2. A popular book or series that everyone hates but you love. The only thing I can think of is The Giver Quartet by Lois Lowry. I know that a lot of people love The Giver but don't enjoy the other three books. Son especially seems to get very mixed reactions, but I loved it. It was probably my favorite of the series.

3. A love triangle where the protagonist ended up with the person you didn't want them to be with. If I'm remembering correctly, Cassia in the Matched trilogy didn't end up with the guy I preferred. But to be honest, I didn't like either guy too much so it didn't exactly bother me. (Add the Matched trilogy to my list of literary disappointments.)

4. Popular genre you hardly read. I don't read much contemporary. Also, I rarely read fantasy. And I've never read any of that vampire/paranormal/etc. YA that was so popular several years ago. :)
5. A popular or beloved character that you dislike. Heathcliff! That guy is a nutcase (see the link above in the first question). Also, I know I've said this before, but I don't like Frodo. At least, I don't like's been a long time since I read LOTR so book-Frodo might not be quite as bad. Bilbo Baggins is a hero. Sam is a hero. Movie-Frodo is a complete wimp.

6. A popular author you can't seem to get into. I had heard such good things about Sophie Kinsella, so last year I read one of her books. It was kind of dull and there was a ridiculous amount of profanity. (Do people seriously talk like that?) Then there's Neil Gaiman. I want to love his books because I love the idea of them. And maybe he doesn't count because I haven't read any of his adult books yet. (I really want to try Stardust.) I've read Coraline and Fortunately, the Milk and while they were both cute, I wasn't blown away. But I will give him another try.

Also, I know I'm in the minority here, but I don't like John Green. I liked The Fault in Our Stars when I first read it several years ago, but looking back, I think that my favorable reaction was because of how emotional the book made me. Plus maybe I was riding the hype that the book was getting at the time. (And both of those are not good reasons for supposedly liking a book. I need to read it again sometime to decide what I really think.) I've read more from him since then and didn't like it. I know that so many people love the VlogBrothers, but there is just something about John and Hank Green that irritates me. They are always preaching tolerance and thinking for yourself, but they don't seem very understanding towards people who don't have the same beliefs as them.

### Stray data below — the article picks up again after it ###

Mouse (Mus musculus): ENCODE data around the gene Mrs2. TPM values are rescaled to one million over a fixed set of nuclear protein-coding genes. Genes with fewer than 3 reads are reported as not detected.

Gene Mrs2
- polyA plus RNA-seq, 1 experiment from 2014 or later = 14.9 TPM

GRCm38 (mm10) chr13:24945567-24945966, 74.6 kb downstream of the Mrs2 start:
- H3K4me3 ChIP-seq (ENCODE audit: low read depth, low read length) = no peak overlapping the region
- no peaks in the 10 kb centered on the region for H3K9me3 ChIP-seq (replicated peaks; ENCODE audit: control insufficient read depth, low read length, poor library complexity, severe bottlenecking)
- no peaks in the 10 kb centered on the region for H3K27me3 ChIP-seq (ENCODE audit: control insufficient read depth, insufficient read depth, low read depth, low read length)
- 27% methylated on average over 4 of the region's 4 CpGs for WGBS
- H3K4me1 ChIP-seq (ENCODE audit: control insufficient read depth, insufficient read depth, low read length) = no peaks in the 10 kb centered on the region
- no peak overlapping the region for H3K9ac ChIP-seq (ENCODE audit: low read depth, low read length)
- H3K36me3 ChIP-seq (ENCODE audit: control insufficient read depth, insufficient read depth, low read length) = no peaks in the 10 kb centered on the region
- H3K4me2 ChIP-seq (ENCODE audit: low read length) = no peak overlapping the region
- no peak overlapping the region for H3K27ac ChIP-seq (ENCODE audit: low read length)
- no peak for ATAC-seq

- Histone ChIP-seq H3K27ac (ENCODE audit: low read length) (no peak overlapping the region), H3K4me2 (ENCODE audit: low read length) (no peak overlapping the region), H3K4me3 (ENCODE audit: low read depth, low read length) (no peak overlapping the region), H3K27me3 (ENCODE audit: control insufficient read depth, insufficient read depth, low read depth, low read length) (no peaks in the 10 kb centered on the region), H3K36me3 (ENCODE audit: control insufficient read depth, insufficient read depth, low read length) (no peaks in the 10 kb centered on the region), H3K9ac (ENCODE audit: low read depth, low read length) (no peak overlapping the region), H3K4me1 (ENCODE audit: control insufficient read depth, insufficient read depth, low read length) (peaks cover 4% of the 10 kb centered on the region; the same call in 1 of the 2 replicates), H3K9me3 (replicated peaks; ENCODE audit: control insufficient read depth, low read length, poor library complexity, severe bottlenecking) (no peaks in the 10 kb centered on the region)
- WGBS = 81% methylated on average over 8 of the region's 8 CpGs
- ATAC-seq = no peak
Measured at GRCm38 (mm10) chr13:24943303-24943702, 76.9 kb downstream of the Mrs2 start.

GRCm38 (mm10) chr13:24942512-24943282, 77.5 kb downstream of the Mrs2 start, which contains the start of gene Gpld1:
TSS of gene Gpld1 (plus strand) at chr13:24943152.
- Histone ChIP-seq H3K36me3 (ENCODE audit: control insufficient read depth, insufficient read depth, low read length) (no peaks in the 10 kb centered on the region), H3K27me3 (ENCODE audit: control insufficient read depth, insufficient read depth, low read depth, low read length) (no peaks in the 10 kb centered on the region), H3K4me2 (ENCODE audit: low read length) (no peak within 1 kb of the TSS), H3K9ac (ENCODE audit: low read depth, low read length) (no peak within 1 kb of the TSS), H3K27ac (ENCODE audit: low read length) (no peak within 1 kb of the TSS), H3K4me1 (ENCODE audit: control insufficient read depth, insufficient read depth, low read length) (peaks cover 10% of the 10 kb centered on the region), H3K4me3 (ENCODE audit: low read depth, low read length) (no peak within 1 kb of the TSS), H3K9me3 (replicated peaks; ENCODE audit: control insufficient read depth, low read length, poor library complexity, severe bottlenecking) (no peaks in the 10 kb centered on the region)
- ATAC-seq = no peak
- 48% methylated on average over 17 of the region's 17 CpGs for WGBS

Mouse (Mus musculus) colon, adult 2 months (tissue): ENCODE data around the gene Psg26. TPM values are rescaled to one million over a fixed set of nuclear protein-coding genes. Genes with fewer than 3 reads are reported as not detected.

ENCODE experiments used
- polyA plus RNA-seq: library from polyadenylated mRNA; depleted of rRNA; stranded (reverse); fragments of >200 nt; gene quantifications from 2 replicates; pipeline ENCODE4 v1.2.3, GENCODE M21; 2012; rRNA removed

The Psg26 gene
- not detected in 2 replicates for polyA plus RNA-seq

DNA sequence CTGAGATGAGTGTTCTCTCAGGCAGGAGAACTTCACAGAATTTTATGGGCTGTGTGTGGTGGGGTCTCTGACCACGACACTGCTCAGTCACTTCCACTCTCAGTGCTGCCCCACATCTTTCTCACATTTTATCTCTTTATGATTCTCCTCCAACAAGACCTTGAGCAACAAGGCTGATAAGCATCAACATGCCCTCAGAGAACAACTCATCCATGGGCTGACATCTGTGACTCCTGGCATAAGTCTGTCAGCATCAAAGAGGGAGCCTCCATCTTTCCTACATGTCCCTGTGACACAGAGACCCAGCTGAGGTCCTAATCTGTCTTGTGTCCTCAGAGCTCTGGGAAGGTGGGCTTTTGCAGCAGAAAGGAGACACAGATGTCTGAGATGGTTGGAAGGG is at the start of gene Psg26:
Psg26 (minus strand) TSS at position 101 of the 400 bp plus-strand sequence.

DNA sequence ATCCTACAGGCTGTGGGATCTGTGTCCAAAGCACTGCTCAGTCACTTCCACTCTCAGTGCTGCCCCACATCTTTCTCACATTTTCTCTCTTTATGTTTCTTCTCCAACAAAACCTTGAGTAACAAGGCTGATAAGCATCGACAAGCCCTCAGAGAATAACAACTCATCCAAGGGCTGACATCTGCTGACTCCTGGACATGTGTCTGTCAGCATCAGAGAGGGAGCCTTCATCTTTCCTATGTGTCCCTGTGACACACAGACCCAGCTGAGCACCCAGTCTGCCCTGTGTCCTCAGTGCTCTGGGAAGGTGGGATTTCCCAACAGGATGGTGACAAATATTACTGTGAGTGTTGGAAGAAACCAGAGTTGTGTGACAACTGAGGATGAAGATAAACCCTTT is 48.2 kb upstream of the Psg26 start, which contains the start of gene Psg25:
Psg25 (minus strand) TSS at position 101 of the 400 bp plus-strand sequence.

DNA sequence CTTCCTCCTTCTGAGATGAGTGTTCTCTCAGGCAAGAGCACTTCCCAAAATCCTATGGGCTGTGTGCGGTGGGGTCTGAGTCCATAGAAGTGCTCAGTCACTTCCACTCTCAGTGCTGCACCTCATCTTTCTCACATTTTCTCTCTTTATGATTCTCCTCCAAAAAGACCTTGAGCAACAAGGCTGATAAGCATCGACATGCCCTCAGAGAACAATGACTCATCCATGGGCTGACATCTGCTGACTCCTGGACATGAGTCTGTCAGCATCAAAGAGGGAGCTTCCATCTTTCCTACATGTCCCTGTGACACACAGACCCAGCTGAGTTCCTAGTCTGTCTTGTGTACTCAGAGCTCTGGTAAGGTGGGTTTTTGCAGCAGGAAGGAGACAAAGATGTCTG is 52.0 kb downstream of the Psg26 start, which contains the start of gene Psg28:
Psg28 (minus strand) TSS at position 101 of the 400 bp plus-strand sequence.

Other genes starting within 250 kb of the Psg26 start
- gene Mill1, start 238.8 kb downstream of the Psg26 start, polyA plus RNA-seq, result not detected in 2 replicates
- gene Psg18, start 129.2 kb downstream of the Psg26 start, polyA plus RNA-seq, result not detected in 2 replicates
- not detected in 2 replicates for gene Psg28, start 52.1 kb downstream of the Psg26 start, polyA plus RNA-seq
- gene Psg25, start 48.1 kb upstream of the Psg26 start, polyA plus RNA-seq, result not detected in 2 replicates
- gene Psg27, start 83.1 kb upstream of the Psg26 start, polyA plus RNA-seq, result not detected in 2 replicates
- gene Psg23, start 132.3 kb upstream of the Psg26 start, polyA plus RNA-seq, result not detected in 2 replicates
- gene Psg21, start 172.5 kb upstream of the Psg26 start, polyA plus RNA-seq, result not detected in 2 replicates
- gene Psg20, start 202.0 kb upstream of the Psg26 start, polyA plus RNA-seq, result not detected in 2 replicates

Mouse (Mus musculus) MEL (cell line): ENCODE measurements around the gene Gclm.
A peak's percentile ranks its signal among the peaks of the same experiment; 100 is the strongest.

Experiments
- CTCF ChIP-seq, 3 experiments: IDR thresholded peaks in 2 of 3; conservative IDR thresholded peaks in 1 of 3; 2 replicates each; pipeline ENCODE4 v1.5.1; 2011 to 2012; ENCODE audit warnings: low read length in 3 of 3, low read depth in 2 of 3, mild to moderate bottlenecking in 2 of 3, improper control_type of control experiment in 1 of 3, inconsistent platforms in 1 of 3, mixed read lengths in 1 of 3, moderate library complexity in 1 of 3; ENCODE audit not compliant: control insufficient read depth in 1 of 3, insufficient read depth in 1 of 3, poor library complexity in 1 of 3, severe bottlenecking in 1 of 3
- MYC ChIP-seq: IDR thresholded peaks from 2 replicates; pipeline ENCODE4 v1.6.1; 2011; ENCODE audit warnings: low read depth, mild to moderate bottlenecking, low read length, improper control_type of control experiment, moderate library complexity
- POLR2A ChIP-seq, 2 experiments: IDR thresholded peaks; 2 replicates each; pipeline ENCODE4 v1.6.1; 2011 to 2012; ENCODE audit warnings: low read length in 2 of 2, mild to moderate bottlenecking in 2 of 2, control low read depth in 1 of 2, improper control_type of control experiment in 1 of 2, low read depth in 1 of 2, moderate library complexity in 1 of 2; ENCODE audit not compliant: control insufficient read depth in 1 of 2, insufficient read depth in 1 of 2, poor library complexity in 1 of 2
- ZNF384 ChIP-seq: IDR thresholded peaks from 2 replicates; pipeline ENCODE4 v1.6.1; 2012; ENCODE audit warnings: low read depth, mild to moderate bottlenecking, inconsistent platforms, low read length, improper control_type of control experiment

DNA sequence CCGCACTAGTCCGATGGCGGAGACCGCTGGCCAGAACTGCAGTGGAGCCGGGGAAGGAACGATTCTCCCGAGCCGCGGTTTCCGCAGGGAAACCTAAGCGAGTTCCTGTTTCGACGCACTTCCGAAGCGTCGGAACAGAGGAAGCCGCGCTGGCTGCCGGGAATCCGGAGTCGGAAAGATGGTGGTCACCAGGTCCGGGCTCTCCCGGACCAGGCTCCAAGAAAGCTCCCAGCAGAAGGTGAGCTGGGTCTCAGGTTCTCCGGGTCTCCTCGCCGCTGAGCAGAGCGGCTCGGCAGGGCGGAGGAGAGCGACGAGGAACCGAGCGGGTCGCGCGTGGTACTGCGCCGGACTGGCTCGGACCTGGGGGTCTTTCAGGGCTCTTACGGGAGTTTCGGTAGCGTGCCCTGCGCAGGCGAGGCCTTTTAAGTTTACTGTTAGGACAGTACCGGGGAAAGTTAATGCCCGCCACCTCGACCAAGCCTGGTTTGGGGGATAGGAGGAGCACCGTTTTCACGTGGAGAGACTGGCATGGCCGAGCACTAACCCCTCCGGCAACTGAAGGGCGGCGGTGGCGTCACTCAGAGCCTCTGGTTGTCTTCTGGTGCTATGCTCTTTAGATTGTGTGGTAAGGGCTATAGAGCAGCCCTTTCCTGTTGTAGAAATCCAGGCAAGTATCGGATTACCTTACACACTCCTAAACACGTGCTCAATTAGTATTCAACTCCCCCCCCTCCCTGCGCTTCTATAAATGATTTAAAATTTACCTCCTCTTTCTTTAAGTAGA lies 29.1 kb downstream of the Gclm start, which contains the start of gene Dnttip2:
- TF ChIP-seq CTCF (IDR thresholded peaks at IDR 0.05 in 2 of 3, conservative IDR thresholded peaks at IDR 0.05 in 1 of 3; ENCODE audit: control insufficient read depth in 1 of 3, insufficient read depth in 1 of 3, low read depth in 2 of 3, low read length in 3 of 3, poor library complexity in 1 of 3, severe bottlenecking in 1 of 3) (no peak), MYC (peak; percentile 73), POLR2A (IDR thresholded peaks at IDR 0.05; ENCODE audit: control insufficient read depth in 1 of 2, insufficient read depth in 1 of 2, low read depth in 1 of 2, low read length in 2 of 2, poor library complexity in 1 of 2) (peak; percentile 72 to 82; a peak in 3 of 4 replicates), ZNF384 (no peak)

7. A popular trope you're tired of reading. Love triangles. Also, characters always being beautiful. This seems especially common in Christian historical fiction, strangely enough. The female character is always described as being stunningly pretty, thin, small, and elegant. As someone who is none of those things, it makes me roll my eyes. (Alas, few authors write about awkward female leads.) The only exception to this I can think of is A Distant Melody, by Sarah Sundin. Both of the main characters are described as being rather plain, which was refreshing. (That whole series is pretty amazing, by the way.)

8. A popular series you have no interest in reading. The Outlander series. Game of Thrones. The second and third books in the Divergent trilogy.

9. A show or movie adaptation you liked better than the book. The Lord of the Rings trilogy, just because it is so difficult for me to get through those books! I appreciate Tolkien's imagination and attention to detail, but goodness. The Princess Bride (the book didn't make me laugh...those lines are just so much funnier coming from the actors). I like the Cranford and North and South mini-series better than Gaskell's books. I didn't enjoying reading Divergent, but I was surprised by how much I liked the film. And one of the biggest examples of a film being so much better than the book: The Thin Man. Unfortunately, book-Nick Charles is not very charming.